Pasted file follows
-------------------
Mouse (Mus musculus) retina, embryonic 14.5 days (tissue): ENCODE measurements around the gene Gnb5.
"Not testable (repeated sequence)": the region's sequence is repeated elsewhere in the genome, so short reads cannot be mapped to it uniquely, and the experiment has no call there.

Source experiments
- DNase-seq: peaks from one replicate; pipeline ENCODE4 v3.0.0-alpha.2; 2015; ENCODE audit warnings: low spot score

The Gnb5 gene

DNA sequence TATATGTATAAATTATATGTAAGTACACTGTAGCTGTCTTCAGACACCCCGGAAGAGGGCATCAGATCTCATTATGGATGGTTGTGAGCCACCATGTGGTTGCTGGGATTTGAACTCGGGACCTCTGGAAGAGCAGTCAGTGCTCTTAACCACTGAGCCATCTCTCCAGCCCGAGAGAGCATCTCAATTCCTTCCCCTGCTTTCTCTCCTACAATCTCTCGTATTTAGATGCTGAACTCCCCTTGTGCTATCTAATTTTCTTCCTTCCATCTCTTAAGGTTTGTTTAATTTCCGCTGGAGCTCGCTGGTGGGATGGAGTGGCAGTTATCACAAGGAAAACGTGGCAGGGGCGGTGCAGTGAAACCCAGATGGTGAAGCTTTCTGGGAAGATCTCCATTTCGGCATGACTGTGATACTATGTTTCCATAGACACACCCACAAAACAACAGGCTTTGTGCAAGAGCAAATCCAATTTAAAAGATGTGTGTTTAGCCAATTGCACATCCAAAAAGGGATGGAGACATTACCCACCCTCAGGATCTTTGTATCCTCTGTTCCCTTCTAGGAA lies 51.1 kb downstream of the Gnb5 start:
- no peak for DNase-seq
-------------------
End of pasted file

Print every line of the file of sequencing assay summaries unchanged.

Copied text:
Mouse (Mus musculus) retina, embryonic 14.5 days (tissue): ENCODE measurements around the gene Gnb5.
"Not testable (repeated sequence)": the region's sequence is repeated elsewhere in the genome, so short reads cannot be mapped to it uniquely, and the experiment has no call there.

Source experiments
- DNase-seq: peaks from one replicate; pipeline ENCODE4 v3.0.0-alpha.2; 2015; ENCODE audit warnings: low spot score

The Gnb5 gene

DNA sequence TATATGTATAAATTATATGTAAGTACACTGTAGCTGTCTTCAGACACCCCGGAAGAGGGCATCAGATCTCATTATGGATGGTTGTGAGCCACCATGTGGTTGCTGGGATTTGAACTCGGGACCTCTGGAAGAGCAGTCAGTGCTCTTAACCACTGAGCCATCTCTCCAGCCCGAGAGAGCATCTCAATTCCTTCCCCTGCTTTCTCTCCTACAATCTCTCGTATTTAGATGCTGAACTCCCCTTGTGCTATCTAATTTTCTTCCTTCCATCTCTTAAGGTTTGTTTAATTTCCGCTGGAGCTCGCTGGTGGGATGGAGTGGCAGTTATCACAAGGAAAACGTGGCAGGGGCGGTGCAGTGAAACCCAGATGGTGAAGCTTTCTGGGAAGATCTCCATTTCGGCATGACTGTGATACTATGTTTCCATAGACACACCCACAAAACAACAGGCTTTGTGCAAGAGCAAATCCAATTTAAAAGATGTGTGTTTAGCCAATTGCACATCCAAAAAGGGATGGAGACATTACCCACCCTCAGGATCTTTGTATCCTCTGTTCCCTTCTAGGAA lies 51.1 kb downstream of the Gnb5 start:
- no peak for DNase-seq